submitted by Stephen Trifyllis on 15.10.2015
very clever name of a house in the village of mitata , either the owner of the house lives in Parramatta or is a Parramatta rugby league fan ...
submitted by George Sophios on 07.11.2013
When you turn right towards Ayios Ilias, within 50 metres on the right hand side of the road you will come to the newly opened Municipal Library of Kythera.
The Municipal Library of Kythera is located near the centre of the island.
MAP Location of Municipal Library of Kythera
To gain a clearer picture download a .pdf of the map here:
MAP Location of Municipal Library of Kythera Lib.pdf
The opening of the Library has been a great source of pride for residents of the island, as well as those living in the Kytherian diaspora.
Kytherian Municipal Library
The kythera-family.net, Main Page
See also, www.facebook.com/KytheraLibrary.
This facebook site is devoted to the new public library in the village of Kontolianika, which amongst other services is running a paperback exchange scheme. The library is staffed by volunteers. Opening times are: 6-8 pm except for Sundays & Tuesdays, and 10.00-3.00 pm Saturdays.
DONATIONS to the Kytherian Municipal Library
The Kytherian Municipal Library requires ongoing financial assistance, in order to continue to provide the high level of service that it has instigated over the past few years.
If you wish to donate to this extrordinary Kytherian public resource, you can deposit funds directly into:
National Bank of Greece
ΠΟΛΙΤΙΣΤΙΚΗ ΕΤΑΙΡΕΙΑ ΚΥΘΗΡΩΝ
GR28 0110 3800 0000 3802 9603 891
Swift - Bic: ETHNGRAA
In Australia, contact George Poulos.
George Poulos, email
Or, phone, Sydney, (02) 93888320
In America, contact Vikki Vrettos Fraioli, Corresponding Secretary of the Kytherian Society of California (KSOCA):
Vikki Vrettos Fraioli, email
Where is the Library located?
The Kytherian Municipal Library
The Kytherian Municipal Library. The sunshine version .
The Municipal Library of Kythera is located just off the central road through Kythera. If you take the Ayios Ilias turn off, it is the first building you see on your right hand side.
Ayios Elias turnoff to the Kytherian Municipal Library
The Library is located near the centre of the island. In the map provided, it's exact position is the dot "i" in the word Kondelianika - just a little below where the bottom edge of the letter "L" spells "Lib" for "Library, in blue.
Location of the Municipal Library of Kythera
To gain a clearer picture download a .pdf of the map here:
MAP Location of Municipal Library of Kythera Lib.pdf
Interior of the Library
The main room in the Kytherian Muncipal Library
The main library room is spacious, and houses many significant books. The shelving continues around all walls in the main room. The shelving depicted was provided by Kytherians from California. The full story of how Cynthia Cavalenes helped organise a container of shelving to be delivered from the Alhambra Municipality to Kythera is related below in this entry.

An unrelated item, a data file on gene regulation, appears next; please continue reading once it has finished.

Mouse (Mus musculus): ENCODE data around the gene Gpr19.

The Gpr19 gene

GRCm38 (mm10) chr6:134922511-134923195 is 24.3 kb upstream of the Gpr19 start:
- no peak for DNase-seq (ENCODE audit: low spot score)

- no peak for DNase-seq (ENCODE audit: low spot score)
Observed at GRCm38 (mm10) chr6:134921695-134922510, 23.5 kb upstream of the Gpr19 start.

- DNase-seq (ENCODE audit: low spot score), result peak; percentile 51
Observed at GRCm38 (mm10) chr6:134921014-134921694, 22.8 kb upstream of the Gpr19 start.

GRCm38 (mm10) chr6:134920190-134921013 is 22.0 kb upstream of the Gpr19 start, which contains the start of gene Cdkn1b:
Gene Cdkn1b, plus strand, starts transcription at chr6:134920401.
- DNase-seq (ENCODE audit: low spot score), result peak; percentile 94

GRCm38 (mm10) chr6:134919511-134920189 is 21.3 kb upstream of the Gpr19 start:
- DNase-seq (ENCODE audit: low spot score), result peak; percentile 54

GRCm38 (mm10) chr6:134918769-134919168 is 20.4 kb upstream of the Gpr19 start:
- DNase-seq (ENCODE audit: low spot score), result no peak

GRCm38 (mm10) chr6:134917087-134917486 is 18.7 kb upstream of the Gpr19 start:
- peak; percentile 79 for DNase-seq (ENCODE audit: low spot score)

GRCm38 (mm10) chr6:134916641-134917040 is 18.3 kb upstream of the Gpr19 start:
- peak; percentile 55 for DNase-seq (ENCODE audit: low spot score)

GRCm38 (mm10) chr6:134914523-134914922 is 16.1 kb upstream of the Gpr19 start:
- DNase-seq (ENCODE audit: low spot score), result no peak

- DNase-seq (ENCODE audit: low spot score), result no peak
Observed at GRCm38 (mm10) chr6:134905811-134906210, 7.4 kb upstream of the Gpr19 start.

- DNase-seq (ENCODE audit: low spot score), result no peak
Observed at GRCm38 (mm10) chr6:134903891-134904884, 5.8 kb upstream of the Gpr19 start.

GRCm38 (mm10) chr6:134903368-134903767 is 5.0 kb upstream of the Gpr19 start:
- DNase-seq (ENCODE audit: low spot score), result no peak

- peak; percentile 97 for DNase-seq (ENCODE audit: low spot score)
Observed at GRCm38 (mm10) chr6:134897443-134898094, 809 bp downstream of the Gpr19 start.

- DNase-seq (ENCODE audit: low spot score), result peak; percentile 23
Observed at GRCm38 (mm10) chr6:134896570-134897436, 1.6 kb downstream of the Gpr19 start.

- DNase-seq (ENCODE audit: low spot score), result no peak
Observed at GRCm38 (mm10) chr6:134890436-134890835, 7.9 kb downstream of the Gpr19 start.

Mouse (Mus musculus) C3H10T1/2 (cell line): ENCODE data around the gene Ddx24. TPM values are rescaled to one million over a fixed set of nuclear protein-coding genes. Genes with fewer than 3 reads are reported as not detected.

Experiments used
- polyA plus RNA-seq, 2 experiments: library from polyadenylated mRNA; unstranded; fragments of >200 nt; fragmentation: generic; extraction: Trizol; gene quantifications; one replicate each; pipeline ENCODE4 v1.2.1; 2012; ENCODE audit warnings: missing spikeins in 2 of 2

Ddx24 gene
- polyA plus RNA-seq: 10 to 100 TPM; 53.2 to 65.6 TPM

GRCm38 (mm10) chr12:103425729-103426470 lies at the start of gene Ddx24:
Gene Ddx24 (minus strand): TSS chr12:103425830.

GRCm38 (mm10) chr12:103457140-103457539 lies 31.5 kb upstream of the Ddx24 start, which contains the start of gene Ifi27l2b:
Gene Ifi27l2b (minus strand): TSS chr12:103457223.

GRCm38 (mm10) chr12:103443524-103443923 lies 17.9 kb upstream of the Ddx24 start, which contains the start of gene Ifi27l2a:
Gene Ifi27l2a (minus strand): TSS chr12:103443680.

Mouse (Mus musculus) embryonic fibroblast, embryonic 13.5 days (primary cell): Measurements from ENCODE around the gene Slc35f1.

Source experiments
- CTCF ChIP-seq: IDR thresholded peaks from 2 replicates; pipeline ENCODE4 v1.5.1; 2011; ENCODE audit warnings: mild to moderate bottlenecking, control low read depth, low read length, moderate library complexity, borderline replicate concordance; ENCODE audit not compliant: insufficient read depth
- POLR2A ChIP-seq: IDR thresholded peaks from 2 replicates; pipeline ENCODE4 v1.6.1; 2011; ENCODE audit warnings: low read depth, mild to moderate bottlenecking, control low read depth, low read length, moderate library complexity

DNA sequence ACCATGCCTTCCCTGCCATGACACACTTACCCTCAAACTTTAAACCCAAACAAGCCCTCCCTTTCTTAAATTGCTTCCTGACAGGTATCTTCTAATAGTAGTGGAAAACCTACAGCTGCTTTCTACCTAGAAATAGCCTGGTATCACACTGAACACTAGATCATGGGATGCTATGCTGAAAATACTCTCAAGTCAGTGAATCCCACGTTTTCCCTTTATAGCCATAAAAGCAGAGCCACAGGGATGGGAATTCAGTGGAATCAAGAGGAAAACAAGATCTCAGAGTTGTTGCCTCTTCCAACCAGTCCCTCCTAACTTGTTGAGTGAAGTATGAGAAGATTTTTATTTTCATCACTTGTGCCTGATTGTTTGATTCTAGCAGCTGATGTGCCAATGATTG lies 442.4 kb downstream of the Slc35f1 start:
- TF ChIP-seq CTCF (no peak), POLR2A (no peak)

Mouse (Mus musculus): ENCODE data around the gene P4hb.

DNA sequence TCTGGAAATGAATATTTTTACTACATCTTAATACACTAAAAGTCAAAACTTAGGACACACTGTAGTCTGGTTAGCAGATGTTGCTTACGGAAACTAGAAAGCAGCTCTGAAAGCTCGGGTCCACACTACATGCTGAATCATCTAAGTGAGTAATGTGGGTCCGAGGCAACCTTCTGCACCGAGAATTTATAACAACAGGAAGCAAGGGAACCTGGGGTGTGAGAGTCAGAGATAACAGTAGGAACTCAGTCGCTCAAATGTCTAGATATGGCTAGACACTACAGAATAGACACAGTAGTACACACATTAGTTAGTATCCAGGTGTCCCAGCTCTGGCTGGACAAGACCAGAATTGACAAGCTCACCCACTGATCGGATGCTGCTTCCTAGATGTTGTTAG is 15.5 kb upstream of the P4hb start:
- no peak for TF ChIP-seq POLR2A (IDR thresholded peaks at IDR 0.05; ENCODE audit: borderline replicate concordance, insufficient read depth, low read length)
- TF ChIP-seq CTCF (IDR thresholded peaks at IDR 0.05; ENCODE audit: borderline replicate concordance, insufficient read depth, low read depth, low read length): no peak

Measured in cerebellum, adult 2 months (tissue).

The Childrens Library is the first narrow room to the left as you enter the Kytherian Municipal Library
The Childrens Library is the first narrow room to the left as you enter the Kytherian Municipal Library.
It contains many of the books that formed the Children's Library at Livathi, which had to unfortunately close down. This childrens library has been resurrected within the Kytherian Municipal Library. Children borrow books form this library consistently. They also attend in sizable school groups and undertake various activities. In this photograph the library has been set up for "chess classes"..
The Archive and storage room of the Kytherian Municpal Library. It lies on the left hand side as you first enter the Library. (Opposite the Children's Library). In October 2013 a door was placed in this room. The room also contains a steel shelving unit, to house more valuable books, files and archives. In October 2013 the precious Koksma archive was placed there.
A storage room (apothiki) has been constructed on the eastern (Ayios Elias) side of the Library. It has a sloping roof down to the exterior fence wall. This is the view from the exterior of the storage room.
This is the entry and passageway into the large storage room in the Kytherian Municipal Library. It opens up into a much larger space in the farthest / northern part of the room.
The storage room is quite spacious. It is a very necessary area of the building, as more and more persons are donating books to the Library.
Well appointed toilets have been constructed next to the large storage room. One of them caters to diabled persons. An wheelchair access ramp to the tiolets was built during the August 2013 renovation of the building.
Donated books awaiting cataloguing. Now that the Library has been established to a very high standard, Kytherians and Athenians are donating superior books in large quantities. It is anticipated that this trend will continue.
Refurbishment and transformation of the Library. August 2013
The transformation was undertaken with the generous assitance of the Nicholas Anthony Aroney Trust, and the Kytherian Association of Australia, (KAA) both located in Sydney, Australia, and the Kytherian Society of California (KSOCA), based in Los Angeles, USA.
New marble signs, written in both Greek and English announce the opening of the Kytherian Municipal Library
New marble signs, written in both Greek and English announce the opening of the Kytherian Municipal Library in 2012. Note the freshly painted walls. Painting was undertaken in the summer of 2013.